The subprime mortgage crisis grows more serious evey day in the US, and is beginning to affect sectors outside of financial insistitutions. Apparently the banks have not been upfront with the investment community about the extent of the problem on their balance sheets. Each day, the write-offs are revised upward and have claimed the CEOs of Merrill Lynch and Citi (even though the disgraced managers were handsomely rewarded for losing $$billions at their respective insitutions). But the shockwaves are being felt in the real estate market, as prices fall at historic rates. SInce Americans have been encouraged for years to borrow against the "equity" in their homes through home equity loans, the next big crisis will involve second and third mortgages and lead to a another, much larger, wave of home foreclosures, which in turn will collapse prices further. Lawrence Summers (former US Treasurer and ex-president of Harvard) is one of the few who has sounded the alarm at the growing economic crisis:
Several streams of data indicate how much more serious the situation is than was clear a few months ago. First, forward-looking indicators suggest that the housing sector may be in free-fall from what felt like the basement levels of a few months ago. Single family home construction may be down over the next year by as much as half from previous peak levels. There are forecasts implied by at least one property derivatives market indicating that nationwide house prices could fall from their previous peaks by as much as 25 per cent over the next several years.
We do not have comparable experiences on which to base predictions about what this will mean for the overall economy, but it is hard to believe declines of anything like this magnitude will not lead to a dramatic slowing in the consumer spending that has driven the economy in recent years.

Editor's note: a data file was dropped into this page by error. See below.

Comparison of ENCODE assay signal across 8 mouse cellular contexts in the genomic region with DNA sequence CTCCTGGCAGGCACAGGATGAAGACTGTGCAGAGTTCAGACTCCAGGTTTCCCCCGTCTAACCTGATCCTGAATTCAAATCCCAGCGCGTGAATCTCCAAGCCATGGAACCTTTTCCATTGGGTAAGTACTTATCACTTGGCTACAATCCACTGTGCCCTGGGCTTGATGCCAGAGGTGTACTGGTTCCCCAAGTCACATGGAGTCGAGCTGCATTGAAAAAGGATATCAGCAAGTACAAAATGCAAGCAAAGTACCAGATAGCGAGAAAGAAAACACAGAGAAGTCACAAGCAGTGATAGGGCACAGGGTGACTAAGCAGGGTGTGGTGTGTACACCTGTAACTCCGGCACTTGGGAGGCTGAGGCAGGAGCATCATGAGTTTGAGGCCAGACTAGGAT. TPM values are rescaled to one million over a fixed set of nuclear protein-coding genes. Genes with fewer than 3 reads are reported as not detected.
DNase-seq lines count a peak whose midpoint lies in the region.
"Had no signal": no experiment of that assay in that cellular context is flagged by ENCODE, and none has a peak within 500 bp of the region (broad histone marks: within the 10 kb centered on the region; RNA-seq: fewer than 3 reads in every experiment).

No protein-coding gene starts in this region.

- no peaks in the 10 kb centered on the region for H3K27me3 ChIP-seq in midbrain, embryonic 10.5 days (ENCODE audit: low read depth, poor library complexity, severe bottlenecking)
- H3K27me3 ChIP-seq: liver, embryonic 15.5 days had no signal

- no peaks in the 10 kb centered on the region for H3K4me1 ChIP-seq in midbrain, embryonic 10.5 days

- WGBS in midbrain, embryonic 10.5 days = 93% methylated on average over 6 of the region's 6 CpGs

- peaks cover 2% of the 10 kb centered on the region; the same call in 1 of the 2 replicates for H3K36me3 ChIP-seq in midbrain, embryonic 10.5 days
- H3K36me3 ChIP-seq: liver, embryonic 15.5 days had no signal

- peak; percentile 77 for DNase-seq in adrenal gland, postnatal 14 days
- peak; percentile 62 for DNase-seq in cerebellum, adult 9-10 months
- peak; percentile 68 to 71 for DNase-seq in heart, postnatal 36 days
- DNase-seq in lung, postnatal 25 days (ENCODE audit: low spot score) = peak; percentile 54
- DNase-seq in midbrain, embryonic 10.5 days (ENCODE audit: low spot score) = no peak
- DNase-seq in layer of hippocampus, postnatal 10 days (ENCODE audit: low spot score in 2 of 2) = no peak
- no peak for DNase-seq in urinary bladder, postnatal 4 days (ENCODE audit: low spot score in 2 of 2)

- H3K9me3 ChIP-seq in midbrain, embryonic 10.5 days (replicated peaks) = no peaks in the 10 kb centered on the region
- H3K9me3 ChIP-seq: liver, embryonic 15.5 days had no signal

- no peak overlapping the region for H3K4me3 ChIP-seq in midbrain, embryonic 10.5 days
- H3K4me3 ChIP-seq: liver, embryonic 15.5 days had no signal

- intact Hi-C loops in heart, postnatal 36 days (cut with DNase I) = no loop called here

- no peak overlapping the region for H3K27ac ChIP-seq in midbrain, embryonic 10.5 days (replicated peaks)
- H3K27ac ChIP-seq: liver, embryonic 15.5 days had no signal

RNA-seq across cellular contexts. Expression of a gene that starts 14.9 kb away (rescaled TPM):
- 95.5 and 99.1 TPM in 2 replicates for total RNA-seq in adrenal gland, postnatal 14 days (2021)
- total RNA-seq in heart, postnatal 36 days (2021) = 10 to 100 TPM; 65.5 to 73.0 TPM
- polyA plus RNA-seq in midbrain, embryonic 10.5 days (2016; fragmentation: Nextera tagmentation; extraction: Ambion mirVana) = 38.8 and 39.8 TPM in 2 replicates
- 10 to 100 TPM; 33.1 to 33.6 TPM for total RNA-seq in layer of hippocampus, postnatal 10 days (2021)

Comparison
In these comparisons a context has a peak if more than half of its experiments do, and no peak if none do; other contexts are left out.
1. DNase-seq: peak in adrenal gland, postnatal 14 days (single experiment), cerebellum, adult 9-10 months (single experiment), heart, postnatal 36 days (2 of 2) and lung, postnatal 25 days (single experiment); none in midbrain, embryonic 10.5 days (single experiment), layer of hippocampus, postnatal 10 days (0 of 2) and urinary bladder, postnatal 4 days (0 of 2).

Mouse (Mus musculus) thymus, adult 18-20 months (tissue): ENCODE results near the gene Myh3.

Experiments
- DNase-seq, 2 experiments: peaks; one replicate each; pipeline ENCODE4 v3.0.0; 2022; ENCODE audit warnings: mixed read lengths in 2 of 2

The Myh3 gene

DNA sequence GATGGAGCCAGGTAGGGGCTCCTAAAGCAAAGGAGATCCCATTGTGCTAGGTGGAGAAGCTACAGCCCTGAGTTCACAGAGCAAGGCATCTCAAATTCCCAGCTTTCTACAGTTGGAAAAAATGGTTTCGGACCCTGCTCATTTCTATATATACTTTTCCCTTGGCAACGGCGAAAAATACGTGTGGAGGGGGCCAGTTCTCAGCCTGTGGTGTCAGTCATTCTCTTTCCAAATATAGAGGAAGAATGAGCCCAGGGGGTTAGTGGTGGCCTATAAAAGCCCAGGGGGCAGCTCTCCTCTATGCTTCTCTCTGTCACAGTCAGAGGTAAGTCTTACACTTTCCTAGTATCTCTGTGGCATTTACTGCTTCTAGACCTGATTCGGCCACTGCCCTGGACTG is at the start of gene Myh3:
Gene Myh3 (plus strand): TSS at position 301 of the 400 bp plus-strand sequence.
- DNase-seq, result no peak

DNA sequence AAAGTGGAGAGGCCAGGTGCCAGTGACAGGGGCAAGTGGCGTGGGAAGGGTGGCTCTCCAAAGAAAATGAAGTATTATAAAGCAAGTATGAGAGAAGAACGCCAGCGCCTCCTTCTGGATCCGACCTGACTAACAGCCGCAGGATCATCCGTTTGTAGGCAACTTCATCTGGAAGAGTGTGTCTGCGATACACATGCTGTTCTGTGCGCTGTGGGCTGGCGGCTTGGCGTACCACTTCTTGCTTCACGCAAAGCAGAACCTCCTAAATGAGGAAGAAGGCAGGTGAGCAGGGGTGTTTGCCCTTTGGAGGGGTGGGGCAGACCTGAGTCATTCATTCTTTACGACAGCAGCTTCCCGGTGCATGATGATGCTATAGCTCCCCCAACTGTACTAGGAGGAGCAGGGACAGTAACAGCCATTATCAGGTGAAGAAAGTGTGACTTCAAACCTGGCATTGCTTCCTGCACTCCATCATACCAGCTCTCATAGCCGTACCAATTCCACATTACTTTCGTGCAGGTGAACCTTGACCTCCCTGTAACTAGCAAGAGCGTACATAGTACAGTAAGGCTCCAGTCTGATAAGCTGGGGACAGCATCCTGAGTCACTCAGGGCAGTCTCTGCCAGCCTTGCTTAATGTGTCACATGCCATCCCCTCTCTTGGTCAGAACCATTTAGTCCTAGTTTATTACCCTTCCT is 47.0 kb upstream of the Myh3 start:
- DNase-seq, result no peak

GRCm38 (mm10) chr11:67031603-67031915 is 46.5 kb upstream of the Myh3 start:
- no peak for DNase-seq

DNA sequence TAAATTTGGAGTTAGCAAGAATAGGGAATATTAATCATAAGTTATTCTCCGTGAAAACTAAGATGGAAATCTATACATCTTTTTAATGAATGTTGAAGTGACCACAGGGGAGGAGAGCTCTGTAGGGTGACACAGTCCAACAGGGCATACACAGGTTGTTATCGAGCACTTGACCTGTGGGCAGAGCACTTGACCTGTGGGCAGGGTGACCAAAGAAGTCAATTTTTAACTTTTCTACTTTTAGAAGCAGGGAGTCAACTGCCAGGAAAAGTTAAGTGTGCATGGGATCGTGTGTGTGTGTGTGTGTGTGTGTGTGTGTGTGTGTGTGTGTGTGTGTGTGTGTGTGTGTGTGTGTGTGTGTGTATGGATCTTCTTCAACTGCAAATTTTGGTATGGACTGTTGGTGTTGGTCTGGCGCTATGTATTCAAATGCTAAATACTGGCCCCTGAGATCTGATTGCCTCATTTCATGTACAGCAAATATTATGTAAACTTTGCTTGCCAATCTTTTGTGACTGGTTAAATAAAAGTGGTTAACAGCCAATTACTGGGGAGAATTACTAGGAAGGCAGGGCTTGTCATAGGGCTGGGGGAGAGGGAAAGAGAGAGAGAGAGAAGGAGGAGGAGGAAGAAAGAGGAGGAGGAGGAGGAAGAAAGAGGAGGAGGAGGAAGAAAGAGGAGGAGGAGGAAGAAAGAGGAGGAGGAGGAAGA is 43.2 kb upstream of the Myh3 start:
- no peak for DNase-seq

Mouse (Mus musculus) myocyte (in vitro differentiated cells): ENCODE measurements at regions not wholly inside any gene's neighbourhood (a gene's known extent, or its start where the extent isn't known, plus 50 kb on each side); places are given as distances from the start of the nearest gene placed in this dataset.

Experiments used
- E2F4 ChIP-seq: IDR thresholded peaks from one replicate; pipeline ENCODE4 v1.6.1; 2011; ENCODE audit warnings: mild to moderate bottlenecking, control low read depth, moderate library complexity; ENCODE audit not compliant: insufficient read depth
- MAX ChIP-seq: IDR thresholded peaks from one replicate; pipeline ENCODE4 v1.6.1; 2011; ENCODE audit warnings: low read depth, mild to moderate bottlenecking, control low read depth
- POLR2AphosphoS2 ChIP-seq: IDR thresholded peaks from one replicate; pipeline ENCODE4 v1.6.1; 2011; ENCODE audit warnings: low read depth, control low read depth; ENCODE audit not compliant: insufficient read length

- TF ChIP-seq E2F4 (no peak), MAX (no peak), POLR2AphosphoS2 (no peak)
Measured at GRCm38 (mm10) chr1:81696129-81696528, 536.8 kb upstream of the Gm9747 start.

Nor are we anywhere near the end of the subprime disaster: another $500 billion of adjustable rate mortgages will reset by March 2008. The impact will severely weaken banks and depress the credit card, car loans, and commercial property markets.
The downward spiral is being felt in Germany. Earlier I wrote about the forced taxpayer bailout of IKB Bank - one of the first German banks ensnared in the subprime crisis. In August the cost of the bailout was about €3.1 billion, but now it looks like the bailout has nearly doubled to €6.1 billion. But is that the end? What is the total exposure of German investors and banks in the US commercial real estate market, and what will happen if there is a 25% "correction" in real estate values over the next 3 years? Of course, the situation is made worse as the value of these investments on German balance sheets decline with the weakening US dollar.
Why did the German banks put so much of their capital at risk in the US mortgage market? My old boss, Klaus Peter Mueller - the smartest banker I know - points to one reason in an interview with the International Herald Tribune:
Beyond that, Müller said, banks need to think about what pushed them into the subprime market. In most cases, he said, it is home banking markets that lacked the effervescent returns of these investments.
"Effervescent returns" is a euphemism for Greed. Beyond this K-P Mueller points to a conflict of interest which now, in hindsight, seems so blindingly obvious:
Müller said he did not yearn for a European ratings agency to counter the influence of Standard & Poor's and Moody's Investors Service, both based in New York. But he said the agencies should no longer help banks put together packages of securities, and then rate those investments.